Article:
I like to think of myself as an intellectual artist. I don’t mean to say that I am superiorly intelligent, I just mean that my work (and the art that inspires me) stimulates the intellect as opposed to the emotions.
So where does that leave me in a very emotion-orientated field?
At first glance not very well off. I’m surrounded by people that pass over a piece of art simply because the color blue makes them feel “wrong.”
I used to respond by saying, “I’m a synesthete I know all about blue evoking unusual reactions. . . but still I’d rather have art that says something!”
Eventually I realised that beauty does say something in its own right, as does plainness, and that you don’t need a “message” to “say” something.
To me beauty is fluent, strong, and true. It’s not merely pretty or pleasant to look at, but an honour and pleasure to be around. Beauty is enlightening when studied and that makes it integral to art. And plainness or ugliness can be jarring and even more resonating than beauty can when they’re used effectively.
Still, I’ve never felt quite like I’m of the same mentality as other artists and art lovers. I see popular art and wonder why it seems so disassociated from the past and not in touch with reality. Isn’t the road forward built on the past?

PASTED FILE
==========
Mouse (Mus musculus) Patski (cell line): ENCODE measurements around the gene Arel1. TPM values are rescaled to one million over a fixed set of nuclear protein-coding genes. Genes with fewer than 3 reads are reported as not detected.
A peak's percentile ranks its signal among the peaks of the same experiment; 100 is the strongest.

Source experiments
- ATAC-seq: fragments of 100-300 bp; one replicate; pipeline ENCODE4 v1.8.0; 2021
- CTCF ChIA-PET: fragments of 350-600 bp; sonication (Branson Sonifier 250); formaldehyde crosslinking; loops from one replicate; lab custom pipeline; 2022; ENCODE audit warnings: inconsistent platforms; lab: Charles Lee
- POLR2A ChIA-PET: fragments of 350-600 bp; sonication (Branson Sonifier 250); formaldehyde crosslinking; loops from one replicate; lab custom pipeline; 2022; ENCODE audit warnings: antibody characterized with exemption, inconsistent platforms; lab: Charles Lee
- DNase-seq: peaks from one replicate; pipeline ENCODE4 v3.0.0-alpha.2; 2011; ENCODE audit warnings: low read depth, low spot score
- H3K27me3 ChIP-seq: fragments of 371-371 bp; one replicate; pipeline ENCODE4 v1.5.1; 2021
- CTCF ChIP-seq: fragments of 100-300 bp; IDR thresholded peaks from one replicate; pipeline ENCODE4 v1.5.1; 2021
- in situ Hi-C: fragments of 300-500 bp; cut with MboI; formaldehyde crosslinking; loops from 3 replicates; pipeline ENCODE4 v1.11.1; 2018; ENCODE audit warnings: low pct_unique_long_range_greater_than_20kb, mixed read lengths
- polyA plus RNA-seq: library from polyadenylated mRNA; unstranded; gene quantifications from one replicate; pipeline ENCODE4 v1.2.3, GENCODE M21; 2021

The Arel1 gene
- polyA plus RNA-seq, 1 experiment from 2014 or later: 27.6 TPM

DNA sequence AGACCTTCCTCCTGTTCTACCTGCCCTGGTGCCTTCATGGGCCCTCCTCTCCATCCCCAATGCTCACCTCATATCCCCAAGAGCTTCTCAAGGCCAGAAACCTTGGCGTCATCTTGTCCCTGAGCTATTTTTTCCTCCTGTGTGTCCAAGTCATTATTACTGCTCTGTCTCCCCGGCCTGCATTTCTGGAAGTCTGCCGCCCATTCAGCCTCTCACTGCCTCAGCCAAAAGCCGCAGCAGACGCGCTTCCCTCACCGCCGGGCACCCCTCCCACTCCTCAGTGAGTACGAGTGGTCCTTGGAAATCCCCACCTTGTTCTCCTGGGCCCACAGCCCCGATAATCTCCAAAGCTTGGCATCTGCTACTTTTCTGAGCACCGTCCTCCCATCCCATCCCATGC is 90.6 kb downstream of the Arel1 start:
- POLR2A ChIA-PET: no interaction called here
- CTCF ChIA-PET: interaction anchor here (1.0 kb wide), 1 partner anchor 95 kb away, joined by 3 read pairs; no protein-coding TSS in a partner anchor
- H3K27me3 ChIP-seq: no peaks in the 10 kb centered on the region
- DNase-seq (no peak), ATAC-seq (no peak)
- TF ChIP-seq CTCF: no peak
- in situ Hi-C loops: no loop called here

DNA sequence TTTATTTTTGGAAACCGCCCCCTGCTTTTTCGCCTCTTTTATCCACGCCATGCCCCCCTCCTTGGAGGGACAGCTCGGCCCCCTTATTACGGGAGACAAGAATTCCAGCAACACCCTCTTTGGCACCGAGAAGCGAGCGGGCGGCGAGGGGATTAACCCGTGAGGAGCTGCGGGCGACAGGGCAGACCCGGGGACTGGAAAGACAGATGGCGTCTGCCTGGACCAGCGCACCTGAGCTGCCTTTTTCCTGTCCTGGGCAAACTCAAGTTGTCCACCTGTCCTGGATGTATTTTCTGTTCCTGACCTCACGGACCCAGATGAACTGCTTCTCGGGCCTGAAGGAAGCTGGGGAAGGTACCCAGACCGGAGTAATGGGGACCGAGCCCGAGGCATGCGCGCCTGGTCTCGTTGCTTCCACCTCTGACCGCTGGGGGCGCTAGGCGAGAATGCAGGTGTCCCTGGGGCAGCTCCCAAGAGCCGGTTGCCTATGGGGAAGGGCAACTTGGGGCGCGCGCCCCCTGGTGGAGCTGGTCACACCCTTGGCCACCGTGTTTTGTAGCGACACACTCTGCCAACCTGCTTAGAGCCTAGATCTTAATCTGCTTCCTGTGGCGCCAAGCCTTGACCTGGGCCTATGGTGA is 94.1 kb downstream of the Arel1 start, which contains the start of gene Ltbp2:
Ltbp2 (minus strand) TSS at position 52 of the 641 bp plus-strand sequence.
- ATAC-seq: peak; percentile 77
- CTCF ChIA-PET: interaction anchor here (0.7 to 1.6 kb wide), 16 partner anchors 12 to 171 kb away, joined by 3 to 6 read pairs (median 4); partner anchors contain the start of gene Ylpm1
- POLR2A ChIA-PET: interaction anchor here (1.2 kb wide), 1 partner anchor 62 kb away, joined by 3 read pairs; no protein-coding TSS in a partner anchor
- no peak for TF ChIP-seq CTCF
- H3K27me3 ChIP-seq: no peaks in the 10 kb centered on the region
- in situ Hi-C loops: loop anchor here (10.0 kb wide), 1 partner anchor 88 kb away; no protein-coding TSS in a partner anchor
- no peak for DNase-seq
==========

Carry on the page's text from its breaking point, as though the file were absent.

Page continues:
Perhaps we’ve distanced ourselves from our intellectual side a little too much. Emotions can’t tell all of our stories. And maybe beauty can’t be both negative space and the focal point, nor can ugliness.
The Renaissance masters had an aptitude for infusing both intelligence and emotion into their work. They jump-started progress in maths and sciences. They invented prototypes of what people centuries later perfected, but they also displayed deep emotions in their work.
The old masters structured compositions to hold your attention for hours and used color palettes and values which sang in harmony. They crafted their works so lovingly that centuries later people in a very different world are still touched by them.
And why were they so successful in conveying meaning to others? Obviously they were amazing artists, but I think it’s more in-depth than that. By reviving past knowledge they brought progress, using ancient Greek and Roman teachings and modes of expression they spoke to an ideal deeply ingrained in their culture.
It makes one wonder what is deeply ingrained in our own culture? What can we, as artists, dredge up from the nearly forgotten and use to illuminate a way forward?
Art is so much deeper than pure intellect or pure emotion. Its true power lies in the combination of the two, and that is what makes it so provoking. If you disassociate either the intellect or the emotion, art loses its breath, its life. . . its way to connect with all of us who are living and breathing ourselves.
So the next time you create, think about your methods. Will you say something using beauty, or intellect? Will you refer to the past? Or, best of all, will you find a way to do all of the above?
For more from C. nick Tuigsinn, please visit her website.